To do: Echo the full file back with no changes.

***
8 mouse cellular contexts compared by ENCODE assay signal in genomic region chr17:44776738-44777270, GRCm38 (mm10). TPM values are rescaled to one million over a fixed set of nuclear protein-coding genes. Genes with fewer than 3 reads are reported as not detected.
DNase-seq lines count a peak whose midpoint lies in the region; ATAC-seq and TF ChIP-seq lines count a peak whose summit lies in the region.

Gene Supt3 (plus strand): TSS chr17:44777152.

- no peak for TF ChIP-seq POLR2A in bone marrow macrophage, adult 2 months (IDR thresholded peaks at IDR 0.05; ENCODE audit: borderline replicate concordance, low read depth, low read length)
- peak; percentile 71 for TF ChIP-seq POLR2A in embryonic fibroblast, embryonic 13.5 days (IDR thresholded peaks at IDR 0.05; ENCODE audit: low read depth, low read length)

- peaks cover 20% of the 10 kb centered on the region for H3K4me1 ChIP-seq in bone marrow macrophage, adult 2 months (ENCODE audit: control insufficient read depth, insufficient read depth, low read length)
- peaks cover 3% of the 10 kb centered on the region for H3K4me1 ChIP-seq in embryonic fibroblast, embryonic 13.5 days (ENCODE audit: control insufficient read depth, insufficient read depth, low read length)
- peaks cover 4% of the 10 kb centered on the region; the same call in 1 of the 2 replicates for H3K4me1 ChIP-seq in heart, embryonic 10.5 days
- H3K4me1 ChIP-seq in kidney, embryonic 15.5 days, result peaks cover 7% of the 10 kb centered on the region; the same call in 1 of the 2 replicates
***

8 mouse cellular contexts compared by ENCODE assay signal in genomic region chr17:44776738-44777270, GRCm38 (mm10). TPM values are rescaled to one million over a fixed set of nuclear protein-coding genes. Genes with fewer than 3 reads are reported as not detected.
DNase-seq lines count a peak whose midpoint lies in the region; ATAC-seq and TF ChIP-seq lines count a peak whose summit lies in the region.

Gene Supt3 (plus strand): TSS chr17:44777152.

- no peak for TF ChIP-seq POLR2A in bone marrow macrophage, adult 2 months (IDR thresholded peaks at IDR 0.05; ENCODE audit: borderline replicate concordance, low read depth, low read length)
- peak; percentile 71 for TF ChIP-seq POLR2A in embryonic fibroblast, embryonic 13.5 days (IDR thresholded peaks at IDR 0.05; ENCODE audit: low read depth, low read length)

- peaks cover 20% of the 10 kb centered on the region for H3K4me1 ChIP-seq in bone marrow macrophage, adult 2 months (ENCODE audit: control insufficient read depth, insufficient read depth, low read length)
- peaks cover 3% of the 10 kb centered on the region for H3K4me1 ChIP-seq in embryonic fibroblast, embryonic 13.5 days (ENCODE audit: control insufficient read depth, insufficient read depth, low read length)
- peaks cover 4% of the 10 kb centered on the region; the same call in 1 of the 2 replicates for H3K4me1 ChIP-seq in heart, embryonic 10.5 days
- H3K4me1 ChIP-seq in kidney, embryonic 15.5 days, result peaks cover 7% of the 10 kb centered on the region; the same call in 1 of the 2 replicates